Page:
As an example, Barnier pointed to the tentative agreement reached during Phase 1 of the negotiations on Ireland, in which the U.K. said it would put forward concrete proposals on how to avoid the reinstatement of a hard border. The tentative deal, laid out in the December 8. “Joint Report” provided a fallback option, in which absent of any other agreement, Northern Ireland would maintain full regulatory alignment with the EU.

Barnier said the EU’s draft withdrawal treaty would make that backstop “operational” but that he was prepared to consider proposals by the U.K. if and when it makes any. He said the draft treaty would also contain the EU positions “on other withdrawal related issues, subjects on which since December there has not been any progress and, in many cases, on which there have been no negotiations.”

The treaty text, he said, would be discussed with the EU27 in the Council, and with the European Parliament, and only then would it be tabled in negotiations for consideration by the U.K. — an approach that seems to highlight both the limited appetite for negotiating and the rising possibility that the U.K. on some issues may find itself faced with a “take it or leave it” scenario.

Barnier said he agreed with Tusk’s assessment after an informal summit of the EU27 leaders last Friday that the U.K.’s position was “based on pure illusion.”

Tusk will meet with May in London on Thursday, but he has made clear he has little hope of any breakthrough.

“It looks like the cake philosophy is still alive,” Tusk said Friday, referring to the EU’s longstanding complaint that Britain is trying to have its cake and eat it too. On the urgent need for pressing ahead with or without U.K. proposals, Tusk said: “Our intention is to adopt these guidelines, whether the U.K. is ready with its vision of our future relations, or not. Naturally, it would be much better if it were. But we cannot stand by and wait.”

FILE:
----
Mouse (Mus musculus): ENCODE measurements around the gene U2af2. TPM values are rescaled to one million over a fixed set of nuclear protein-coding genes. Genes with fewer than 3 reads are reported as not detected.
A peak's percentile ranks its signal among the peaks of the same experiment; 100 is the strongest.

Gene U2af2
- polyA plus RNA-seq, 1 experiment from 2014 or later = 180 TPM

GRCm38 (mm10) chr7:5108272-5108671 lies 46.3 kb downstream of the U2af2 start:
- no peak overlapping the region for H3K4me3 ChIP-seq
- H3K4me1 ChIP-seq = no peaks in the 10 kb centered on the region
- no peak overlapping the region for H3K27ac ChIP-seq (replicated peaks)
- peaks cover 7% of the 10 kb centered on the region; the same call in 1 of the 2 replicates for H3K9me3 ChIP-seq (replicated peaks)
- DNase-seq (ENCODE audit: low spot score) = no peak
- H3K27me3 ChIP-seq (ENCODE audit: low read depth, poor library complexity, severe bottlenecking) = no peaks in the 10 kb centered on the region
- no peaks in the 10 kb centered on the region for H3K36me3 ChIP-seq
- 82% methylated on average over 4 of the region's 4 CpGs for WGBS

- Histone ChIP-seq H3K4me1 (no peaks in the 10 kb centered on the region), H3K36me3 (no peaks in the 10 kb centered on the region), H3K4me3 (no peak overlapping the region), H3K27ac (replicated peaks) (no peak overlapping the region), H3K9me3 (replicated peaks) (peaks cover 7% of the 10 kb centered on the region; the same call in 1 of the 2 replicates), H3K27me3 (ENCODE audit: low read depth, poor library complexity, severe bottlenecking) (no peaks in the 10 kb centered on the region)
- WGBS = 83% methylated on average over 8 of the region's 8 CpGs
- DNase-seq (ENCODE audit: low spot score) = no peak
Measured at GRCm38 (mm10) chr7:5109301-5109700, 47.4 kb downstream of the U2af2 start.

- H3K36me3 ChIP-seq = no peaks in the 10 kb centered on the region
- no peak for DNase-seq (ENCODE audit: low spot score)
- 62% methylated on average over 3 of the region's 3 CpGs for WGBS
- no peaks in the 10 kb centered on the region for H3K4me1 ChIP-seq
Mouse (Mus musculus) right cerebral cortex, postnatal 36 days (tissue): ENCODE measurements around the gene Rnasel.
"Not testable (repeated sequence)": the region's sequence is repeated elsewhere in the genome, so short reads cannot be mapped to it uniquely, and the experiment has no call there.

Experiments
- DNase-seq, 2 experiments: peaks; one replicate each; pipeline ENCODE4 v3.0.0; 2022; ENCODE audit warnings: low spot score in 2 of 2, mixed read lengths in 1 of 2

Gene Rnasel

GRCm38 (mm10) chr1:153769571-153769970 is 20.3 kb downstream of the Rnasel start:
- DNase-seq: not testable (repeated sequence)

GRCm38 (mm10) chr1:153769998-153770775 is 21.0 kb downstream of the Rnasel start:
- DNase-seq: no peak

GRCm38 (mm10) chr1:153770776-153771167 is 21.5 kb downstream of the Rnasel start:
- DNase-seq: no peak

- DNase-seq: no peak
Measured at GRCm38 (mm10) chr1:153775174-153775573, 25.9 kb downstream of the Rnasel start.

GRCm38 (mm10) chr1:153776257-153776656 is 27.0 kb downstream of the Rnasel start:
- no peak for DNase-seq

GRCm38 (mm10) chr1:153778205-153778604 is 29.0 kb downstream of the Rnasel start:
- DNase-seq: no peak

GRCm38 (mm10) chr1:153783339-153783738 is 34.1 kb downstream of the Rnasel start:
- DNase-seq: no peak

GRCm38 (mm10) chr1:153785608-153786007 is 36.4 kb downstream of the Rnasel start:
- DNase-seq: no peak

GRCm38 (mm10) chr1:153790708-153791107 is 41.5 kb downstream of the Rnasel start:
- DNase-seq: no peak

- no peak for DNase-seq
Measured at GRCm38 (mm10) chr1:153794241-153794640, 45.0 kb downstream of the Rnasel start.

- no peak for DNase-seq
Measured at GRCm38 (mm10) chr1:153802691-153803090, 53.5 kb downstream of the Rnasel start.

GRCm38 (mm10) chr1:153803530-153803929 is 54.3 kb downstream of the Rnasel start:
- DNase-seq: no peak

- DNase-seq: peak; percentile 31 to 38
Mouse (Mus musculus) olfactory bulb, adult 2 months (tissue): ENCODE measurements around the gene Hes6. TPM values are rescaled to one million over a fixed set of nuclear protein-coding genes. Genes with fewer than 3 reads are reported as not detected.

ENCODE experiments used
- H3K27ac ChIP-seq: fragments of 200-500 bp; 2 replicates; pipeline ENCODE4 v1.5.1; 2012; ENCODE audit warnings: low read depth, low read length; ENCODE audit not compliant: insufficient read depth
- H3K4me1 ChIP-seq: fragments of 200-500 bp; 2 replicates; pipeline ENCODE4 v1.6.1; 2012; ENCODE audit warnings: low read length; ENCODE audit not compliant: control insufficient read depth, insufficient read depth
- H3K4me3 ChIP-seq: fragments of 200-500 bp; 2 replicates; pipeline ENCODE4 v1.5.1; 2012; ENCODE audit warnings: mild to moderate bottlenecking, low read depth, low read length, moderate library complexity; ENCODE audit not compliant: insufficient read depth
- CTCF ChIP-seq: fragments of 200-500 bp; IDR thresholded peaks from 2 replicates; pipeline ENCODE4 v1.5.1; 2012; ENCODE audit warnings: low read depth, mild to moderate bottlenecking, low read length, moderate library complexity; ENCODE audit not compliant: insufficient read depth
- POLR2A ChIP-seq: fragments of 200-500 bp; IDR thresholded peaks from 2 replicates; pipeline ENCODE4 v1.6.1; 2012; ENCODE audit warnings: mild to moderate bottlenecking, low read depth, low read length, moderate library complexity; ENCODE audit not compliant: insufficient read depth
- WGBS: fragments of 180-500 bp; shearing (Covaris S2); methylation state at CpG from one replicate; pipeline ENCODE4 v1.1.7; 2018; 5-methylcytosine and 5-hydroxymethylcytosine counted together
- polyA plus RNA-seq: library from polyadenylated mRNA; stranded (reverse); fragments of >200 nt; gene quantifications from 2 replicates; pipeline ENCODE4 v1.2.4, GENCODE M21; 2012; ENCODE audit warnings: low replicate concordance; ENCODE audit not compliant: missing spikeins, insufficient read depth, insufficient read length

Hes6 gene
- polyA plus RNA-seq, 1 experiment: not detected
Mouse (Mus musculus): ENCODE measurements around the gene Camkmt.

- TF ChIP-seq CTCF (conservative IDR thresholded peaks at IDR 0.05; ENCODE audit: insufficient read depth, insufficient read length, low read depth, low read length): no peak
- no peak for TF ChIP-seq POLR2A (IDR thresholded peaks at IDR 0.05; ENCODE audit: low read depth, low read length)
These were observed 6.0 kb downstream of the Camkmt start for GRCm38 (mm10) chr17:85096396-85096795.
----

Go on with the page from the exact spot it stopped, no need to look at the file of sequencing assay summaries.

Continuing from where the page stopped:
It is already clear that EU negotiators have not been standing by.

There has been little in the way of formal negotiating since December. But documents posted on the European Commission website by Barnier’s team, including several sets of slides related to preparatory discussions on the future relationship with the U.K., show that officials are already deeply immersed in the enormously complicated issues that lie ahead in seeking to transform the U.K.’s EU membership into something else, most likely a free-trade agreement.

Some EU officials have complained that May and other senior members of her government have refused to even say the words “free-trade agreement” aloud, in what Brussels views as a sign that Britain wants to create some new favored status for itself unlike anything that currently exists in international relations. At the same time, senior ministers have ruled out staying in the EU’s customs union, which Brussels still views as the most straightforward solution to the Ireland problem and other complexities in Brexit.

Barnier was at pains at his press conference to reassure the U.K. there would be no “surprises” in the draft text — it is after all simply December’s political language transposed into legal language.

It remains to be seen if the U.K. will see it the same way.

Source: POLITICO – Brexit legal text signals greater EU urgency